• 13. Restriction Endonucleases Enzymes with staggered cuts  complementary ends • HindIII - leaves 5´ overhangs (“sticky”) 5’ --AAGCTT-- 3’ 3’ --TTCGAA-- 5’ 5’ --A AGCTT--3’ 3’ –TTCGA A--5’ • KpnI leaves 3´ overhangs (“sticky”) 5’--GGTACC-- 3’ 3’--CCATGG-- 5’ 5’ –GGTAC C-- 3’ 3’ –C CATGG-- 5’ • Enzymes that cut at same position on both strands leave “blunt” ends SmaI 5’ --CCCGGG-- 3’ 3’ --GGGCCC-- 5’ 5’ --CCC GGG-- 3’ 3’ --GGG CCC-- 5’
  • 14. Actions of restriction enzymes-overview
  • 15. Recombinant techniques • DNA to be cloned and the vector molecule are treated with the same restriction nuclease separately • It produces complimentary sticky ends • Sticky ends will self ligate through covalent bonding • This results in recombinant DNA molecule
  • 16. Ligation of DNA DNA Ligases close nicks in the phosphodiester backbone of DNA  DNA ligase is a enzyme that can link together DNA strands that have double-strand breaks (a break in both complementary strands of DNA).  Needs ATP ATP
  • 17. Cloning-Transformation • It is introduced into host cell by adding it into culture of plasmid free bacteria or animal cells. • Heating and adding calcium chloride favors the transformation • Once inside the host cell, the recombinant DNA begins to multiply and form the desired product.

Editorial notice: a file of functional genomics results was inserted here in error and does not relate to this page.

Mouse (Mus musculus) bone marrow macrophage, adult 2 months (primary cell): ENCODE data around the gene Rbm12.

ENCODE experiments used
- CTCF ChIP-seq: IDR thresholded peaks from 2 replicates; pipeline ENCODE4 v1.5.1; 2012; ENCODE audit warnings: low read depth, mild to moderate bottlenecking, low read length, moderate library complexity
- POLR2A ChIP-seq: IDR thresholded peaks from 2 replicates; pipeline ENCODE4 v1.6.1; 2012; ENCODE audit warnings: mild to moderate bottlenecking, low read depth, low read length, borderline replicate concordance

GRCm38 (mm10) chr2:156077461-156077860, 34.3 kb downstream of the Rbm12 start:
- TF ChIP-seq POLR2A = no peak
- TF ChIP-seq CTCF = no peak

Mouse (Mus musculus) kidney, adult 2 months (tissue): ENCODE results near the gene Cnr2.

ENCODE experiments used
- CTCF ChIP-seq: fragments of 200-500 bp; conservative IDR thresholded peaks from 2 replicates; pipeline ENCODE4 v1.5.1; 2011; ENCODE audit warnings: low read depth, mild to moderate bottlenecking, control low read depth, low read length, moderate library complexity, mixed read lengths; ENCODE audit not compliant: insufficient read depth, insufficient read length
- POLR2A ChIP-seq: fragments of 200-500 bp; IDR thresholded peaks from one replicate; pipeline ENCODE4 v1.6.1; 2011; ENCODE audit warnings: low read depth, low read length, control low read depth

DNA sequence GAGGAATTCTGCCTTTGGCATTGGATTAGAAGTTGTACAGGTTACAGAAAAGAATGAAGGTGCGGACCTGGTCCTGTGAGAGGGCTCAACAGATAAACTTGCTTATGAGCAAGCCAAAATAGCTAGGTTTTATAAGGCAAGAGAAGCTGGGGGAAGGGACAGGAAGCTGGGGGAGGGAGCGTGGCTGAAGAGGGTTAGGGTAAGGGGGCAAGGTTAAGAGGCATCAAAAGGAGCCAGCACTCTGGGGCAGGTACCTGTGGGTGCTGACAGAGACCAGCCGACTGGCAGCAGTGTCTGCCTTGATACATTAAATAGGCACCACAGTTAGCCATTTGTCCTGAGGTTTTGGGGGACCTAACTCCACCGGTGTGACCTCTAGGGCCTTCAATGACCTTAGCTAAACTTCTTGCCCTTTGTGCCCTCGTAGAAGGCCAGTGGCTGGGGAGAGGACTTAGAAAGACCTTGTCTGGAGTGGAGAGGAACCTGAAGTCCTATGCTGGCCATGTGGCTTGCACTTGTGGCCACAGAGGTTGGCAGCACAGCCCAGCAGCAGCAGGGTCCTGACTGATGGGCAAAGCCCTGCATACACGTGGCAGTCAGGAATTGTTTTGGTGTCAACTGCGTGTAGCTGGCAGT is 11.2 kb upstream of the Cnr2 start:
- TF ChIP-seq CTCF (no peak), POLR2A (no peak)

• 18. Selection of recombinant cells
  • 19. Selection of recombinant cells • Only bacteria which have taken up plasmid grow on ampicillin. • Blue-white selection: – white colonies have insert – blue colonies have no insert
  • 20. Growing successfully…. • The transformed cell are cultured and multiplied. • Colony of cell each containing the copy of the recombinant plasmid is obtained.
  • 21. Non-Bacterial transformation Microinjection, using micropipette. The host cells are bombarded with high velocity micro-projectiles, such as particles of gold or tungsten that have been coated with DNA.
  • 22. Phage Introduction • Phage is used instead of bacteria. • In vitro packaging of a vector is used. • lambda or MI3 phages to produce phage plaques which contain recombinants.
  • 23. Electroporation • It involves applying a brief (milliseconds) pulse high voltage electricity to create tiny holes in the bacterial cell wall that allows DNA to enter.
  • 24. Applications…  Pharmaceutical and Therapeutic Applications Gene therapy Medical diagnosis Xenotransplants  Agricultural Applications Production of transgenic organisms
  • 25. Environmental applications • Many waste products of agriculture/industry do not break down naturally/break down slowly. Many bacteria have been GE capable of breaking down oil and other organic wastes in Cheese making industry : GE Saccharomyces cerevisiae able to dispose of whey by converting lactose to alcohol. Agricultural waste products, eg. corn husks, contain cellulose that normally decomposes slowly, can be converted into sugar by cellulase. Cellulase has been inserted in E.coli making it useful in waste management/disposal programs..
  • 26. Any Questions??????...